4 Lessons Learnt Unit Testing LabVIEW FPGA Code
After declaring my intent earlier in the year on moving towards an increasingly test driven methodology, one of the first projects I aimed to use it on has been based on FPGA, which makes this less than trivial.
I was determined to find a way to make the Unit Test Framework work for this, I think it has a number of usability flaws and bugs but if they are fixed it could be a great product and I want to make the most of it.
So can it be used for unit testing LabVIEW FPGA code? Yes but there are a few things to be aware of.
1. You Can’t Directly Create A Unit Test
Falling at the first hurdle, creating unit tests on VIs under an FPGA target isn’t an available option on the right-click menu, normally the easiest way to create a test.
Instead you must manually create a unit test under a supported target type but as LabVIEW FPGA VIs are simply VIs, you can then point this at the FPGA code as long as it doesn’t contain any FPGA only structures.
This has it’s frustrations though. You must manually link the VI (obviously) and rename the test. This bit is a pain as I cannot seem to rename new tests without closing and re-opening the project. Re-arranging tests on disk can also be a frustrating task!
2. Test Vectors Are Your Friend
Unlike processor based code, FPGA logic generally works on data point by point and builds an internal history to perform processing. This means you may have to run the VI multiple times to test it well.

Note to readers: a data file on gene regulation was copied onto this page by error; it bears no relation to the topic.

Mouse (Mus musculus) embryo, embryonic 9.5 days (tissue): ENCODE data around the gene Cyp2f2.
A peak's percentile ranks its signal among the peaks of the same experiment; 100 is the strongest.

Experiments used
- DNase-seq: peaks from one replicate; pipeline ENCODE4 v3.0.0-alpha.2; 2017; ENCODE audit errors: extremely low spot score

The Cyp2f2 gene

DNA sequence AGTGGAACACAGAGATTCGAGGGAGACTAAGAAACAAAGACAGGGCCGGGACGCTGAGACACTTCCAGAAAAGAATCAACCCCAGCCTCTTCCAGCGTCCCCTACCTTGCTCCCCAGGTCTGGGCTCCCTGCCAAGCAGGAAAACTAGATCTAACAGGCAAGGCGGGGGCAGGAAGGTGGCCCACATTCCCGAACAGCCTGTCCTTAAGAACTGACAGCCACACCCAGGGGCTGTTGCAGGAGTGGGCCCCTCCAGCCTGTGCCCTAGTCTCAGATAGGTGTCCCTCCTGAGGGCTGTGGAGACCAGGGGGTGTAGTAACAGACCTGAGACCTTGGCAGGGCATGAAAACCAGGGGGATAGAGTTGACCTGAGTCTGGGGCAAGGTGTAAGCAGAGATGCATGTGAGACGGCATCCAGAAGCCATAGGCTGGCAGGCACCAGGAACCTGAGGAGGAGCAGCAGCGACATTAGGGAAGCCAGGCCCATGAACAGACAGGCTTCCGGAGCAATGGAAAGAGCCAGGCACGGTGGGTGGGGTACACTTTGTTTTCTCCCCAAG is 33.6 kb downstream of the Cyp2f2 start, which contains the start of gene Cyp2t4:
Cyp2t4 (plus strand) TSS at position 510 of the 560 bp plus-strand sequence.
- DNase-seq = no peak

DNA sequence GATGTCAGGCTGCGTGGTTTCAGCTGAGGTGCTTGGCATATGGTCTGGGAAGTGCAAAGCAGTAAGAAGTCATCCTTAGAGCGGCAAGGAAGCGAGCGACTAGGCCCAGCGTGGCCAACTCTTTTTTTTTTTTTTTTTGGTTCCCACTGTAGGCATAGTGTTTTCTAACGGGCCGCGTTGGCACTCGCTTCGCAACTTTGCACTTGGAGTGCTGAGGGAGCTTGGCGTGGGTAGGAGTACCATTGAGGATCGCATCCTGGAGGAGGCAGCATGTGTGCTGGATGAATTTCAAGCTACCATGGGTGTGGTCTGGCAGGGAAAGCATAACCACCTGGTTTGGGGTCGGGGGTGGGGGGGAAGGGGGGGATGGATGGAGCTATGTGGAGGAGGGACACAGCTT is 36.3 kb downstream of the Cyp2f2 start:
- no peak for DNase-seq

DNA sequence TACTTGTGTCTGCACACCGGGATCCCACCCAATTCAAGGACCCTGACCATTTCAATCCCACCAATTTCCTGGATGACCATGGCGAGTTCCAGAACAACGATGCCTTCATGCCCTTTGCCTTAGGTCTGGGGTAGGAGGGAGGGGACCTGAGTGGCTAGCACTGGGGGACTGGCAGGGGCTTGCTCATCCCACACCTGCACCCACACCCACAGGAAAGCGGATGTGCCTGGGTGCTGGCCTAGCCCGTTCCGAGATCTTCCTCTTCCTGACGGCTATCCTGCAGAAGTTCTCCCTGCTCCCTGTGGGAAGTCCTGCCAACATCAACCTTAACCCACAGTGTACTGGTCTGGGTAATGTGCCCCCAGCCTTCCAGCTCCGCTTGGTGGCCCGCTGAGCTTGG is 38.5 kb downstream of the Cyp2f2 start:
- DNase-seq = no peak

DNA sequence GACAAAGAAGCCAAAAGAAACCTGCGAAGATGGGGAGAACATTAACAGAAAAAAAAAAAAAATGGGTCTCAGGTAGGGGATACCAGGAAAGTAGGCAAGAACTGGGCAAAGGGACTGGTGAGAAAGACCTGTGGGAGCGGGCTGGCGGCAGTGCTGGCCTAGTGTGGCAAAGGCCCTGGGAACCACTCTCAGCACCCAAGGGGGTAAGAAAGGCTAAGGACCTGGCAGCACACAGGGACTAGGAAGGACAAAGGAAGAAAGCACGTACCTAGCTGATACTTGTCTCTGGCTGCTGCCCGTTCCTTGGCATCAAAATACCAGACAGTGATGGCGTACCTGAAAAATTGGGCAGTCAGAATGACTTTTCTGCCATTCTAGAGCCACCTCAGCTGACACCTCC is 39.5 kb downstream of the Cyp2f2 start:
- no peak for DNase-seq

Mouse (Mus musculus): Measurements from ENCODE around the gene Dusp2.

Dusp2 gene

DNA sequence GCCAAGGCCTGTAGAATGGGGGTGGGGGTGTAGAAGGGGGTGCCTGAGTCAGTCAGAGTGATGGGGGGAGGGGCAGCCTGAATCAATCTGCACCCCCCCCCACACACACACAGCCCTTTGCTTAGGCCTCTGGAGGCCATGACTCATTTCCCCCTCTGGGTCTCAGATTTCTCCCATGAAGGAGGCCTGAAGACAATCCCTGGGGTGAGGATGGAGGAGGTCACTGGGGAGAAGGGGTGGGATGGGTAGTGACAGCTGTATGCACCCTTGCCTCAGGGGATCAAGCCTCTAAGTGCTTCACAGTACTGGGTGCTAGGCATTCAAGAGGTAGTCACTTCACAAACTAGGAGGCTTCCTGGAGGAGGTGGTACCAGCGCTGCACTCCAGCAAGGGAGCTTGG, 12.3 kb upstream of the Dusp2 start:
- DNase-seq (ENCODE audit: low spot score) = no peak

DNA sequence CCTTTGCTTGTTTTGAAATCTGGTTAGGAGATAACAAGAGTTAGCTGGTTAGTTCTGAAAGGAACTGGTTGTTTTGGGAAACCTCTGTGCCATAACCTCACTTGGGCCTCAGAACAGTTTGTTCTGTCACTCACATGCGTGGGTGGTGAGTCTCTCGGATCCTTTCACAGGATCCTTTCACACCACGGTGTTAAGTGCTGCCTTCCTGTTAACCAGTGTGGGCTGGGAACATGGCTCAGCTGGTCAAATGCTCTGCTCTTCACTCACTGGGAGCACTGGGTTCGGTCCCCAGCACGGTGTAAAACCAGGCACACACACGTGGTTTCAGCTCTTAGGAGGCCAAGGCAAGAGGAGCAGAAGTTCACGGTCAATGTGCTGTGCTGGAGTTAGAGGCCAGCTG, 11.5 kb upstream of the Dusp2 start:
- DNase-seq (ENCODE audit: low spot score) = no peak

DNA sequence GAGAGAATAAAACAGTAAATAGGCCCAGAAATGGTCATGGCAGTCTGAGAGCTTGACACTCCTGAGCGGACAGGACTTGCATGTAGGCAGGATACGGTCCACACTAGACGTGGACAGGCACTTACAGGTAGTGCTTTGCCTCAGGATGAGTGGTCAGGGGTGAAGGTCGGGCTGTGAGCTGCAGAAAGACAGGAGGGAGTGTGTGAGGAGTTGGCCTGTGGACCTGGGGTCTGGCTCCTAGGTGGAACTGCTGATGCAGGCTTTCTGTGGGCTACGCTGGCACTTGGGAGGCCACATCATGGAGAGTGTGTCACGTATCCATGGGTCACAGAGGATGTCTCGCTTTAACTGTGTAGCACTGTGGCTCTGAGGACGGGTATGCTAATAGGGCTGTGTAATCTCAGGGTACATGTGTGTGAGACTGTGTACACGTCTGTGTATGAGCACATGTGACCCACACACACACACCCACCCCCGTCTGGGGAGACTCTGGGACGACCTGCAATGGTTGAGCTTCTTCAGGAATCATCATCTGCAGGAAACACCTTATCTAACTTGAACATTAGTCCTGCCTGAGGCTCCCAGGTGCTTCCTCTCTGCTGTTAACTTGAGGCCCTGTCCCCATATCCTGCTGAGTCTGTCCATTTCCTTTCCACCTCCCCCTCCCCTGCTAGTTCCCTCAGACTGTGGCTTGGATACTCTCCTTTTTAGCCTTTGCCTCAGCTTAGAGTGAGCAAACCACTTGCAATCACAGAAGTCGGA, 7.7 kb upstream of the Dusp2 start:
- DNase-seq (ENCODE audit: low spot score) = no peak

The test vectors function of the unit test framework allows you to do this, specifying inputs for several iterations of the VI and being able to test the VI over time.
Mini-tip: Using Excel or a text editor to do large edits can save you losing your hair! (Right-Click and Open In External Editor)
3. Code Resets
Related to 2, because FPGA code commonly uses feedback nodes/feedforward nodes/registers to store data at some point that has to be reset.
The lazy route to this is to simply wire inputs to the feedback nodes however this defaults to a reset on first call mode. This won’t work with test vectors as each iteration is counted as a new call.
At a minimum you should change the feedback node behaviour to initialize on compile or load, but better practice on FPGA is to have a reset input to the VI to allow explicit control of this. Then you must simply set this on the first element of the vector to get the expected behaviour.
4. FPGA Specific Code or Integration Testing
There will be code that the UTF can’t test directly if it can’t run under an Windows target. In this case the best way to include it in automated testing is with a user defined test. This allows you to create a custom VI for the test, which can include a FPGA desktop execution node to allow for testing the VI. Potentially this will have to be accompanied with a custom FPGA VI as well to be able to pipe the correct data into FIFOs or similar.
Hopefully this will help you get over the first few hurdles, I’m sure more will follow and I will try to update them here as I find them.